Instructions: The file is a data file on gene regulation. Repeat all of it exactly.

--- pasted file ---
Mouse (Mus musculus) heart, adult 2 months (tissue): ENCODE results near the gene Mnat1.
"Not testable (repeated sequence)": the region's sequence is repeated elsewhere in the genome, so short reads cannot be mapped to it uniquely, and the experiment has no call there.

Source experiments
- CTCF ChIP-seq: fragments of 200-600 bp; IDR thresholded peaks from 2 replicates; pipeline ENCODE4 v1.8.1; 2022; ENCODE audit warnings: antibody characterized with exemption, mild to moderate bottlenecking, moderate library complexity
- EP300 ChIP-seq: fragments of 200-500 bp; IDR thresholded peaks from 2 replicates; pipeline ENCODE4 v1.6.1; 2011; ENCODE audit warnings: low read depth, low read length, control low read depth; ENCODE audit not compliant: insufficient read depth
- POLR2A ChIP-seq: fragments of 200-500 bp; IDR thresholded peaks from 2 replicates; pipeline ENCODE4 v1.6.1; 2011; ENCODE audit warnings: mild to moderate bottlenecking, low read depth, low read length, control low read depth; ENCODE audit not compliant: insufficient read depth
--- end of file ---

Mouse (Mus musculus) heart, adult 2 months (tissue): ENCODE results near the gene Mnat1.
"Not testable (repeated sequence)": the region's sequence is repeated elsewhere in the genome, so short reads cannot be mapped to it uniquely, and the experiment has no call there.

Source experiments
- CTCF ChIP-seq: fragments of 200-600 bp; IDR thresholded peaks from 2 replicates; pipeline ENCODE4 v1.8.1; 2022; ENCODE audit warnings: antibody characterized with exemption, mild to moderate bottlenecking, moderate library complexity
- EP300 ChIP-seq: fragments of 200-500 bp; IDR thresholded peaks from 2 replicates; pipeline ENCODE4 v1.6.1; 2011; ENCODE audit warnings: low read depth, low read length, control low read depth; ENCODE audit not compliant: insufficient read depth
- POLR2A ChIP-seq: fragments of 200-500 bp; IDR thresholded peaks from 2 replicates; pipeline ENCODE4 v1.6.1; 2011; ENCODE audit warnings: mild to moderate bottlenecking, low read depth, low read length, control low read depth; ENCODE audit not compliant: insufficient read depth